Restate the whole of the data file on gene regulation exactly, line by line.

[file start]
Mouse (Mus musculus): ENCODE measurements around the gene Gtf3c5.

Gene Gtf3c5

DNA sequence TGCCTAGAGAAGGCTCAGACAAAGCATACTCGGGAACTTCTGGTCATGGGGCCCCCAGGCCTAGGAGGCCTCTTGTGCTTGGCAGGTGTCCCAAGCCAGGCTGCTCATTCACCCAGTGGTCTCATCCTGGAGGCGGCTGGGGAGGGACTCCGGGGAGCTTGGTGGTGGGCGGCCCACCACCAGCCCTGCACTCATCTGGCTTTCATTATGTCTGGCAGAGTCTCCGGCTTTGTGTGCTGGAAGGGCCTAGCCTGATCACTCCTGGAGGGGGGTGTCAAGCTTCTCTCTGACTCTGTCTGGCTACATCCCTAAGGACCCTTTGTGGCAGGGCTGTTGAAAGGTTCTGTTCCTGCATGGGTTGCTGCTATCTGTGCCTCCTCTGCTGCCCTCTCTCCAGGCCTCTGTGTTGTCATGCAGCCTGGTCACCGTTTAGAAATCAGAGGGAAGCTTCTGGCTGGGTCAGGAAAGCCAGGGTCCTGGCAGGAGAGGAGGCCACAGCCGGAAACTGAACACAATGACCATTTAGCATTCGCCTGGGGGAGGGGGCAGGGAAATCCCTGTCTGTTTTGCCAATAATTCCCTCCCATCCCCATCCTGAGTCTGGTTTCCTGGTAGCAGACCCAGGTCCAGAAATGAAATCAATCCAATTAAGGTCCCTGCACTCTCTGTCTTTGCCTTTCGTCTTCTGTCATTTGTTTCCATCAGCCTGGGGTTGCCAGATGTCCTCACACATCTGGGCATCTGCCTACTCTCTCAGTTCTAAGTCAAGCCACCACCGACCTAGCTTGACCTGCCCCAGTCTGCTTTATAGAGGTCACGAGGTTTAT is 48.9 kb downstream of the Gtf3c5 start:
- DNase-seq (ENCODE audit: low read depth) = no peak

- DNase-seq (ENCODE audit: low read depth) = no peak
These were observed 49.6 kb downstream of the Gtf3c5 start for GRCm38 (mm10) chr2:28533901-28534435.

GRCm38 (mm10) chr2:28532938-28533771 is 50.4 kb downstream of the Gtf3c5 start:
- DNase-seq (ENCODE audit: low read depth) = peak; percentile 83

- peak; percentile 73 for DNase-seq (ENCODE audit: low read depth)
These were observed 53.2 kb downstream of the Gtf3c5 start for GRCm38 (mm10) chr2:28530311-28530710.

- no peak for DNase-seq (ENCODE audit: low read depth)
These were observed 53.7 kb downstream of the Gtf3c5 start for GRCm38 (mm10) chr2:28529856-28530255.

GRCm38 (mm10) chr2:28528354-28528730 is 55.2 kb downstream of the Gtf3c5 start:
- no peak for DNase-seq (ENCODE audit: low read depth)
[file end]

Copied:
Mouse (Mus musculus): ENCODE measurements around the gene Gtf3c5.

Gene Gtf3c5

DNA sequence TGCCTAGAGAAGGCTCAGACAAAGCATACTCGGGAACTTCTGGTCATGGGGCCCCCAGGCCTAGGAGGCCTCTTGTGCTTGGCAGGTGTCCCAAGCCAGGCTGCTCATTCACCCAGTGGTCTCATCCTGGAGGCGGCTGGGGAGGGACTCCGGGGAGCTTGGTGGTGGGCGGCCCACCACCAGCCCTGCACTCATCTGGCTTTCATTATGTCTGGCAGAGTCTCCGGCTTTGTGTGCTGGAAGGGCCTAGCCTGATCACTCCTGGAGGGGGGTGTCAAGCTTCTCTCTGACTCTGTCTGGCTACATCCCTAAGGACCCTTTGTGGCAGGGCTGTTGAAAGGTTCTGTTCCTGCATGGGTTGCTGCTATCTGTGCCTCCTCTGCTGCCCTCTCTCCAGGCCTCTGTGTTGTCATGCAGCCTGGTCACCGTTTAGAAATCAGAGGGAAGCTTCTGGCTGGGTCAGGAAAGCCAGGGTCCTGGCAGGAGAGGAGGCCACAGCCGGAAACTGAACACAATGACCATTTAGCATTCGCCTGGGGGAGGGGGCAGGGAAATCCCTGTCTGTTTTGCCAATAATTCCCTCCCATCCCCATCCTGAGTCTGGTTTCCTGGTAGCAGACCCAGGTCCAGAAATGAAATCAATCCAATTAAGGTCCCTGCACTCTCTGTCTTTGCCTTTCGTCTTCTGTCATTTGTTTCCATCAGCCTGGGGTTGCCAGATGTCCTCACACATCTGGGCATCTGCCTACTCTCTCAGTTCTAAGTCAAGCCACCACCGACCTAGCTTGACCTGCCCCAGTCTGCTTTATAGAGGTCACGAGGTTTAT is 48.9 kb downstream of the Gtf3c5 start:
- DNase-seq (ENCODE audit: low read depth) = no peak

- DNase-seq (ENCODE audit: low read depth) = no peak
These were observed 49.6 kb downstream of the Gtf3c5 start for GRCm38 (mm10) chr2:28533901-28534435.

GRCm38 (mm10) chr2:28532938-28533771 is 50.4 kb downstream of the Gtf3c5 start:
- DNase-seq (ENCODE audit: low read depth) = peak; percentile 83

- peak; percentile 73 for DNase-seq (ENCODE audit: low read depth)
These were observed 53.2 kb downstream of the Gtf3c5 start for GRCm38 (mm10) chr2:28530311-28530710.

- no peak for DNase-seq (ENCODE audit: low read depth)
These were observed 53.7 kb downstream of the Gtf3c5 start for GRCm38 (mm10) chr2:28529856-28530255.

GRCm38 (mm10) chr2:28528354-28528730 is 55.2 kb downstream of the Gtf3c5 start:
- no peak for DNase-seq (ENCODE audit: low read depth)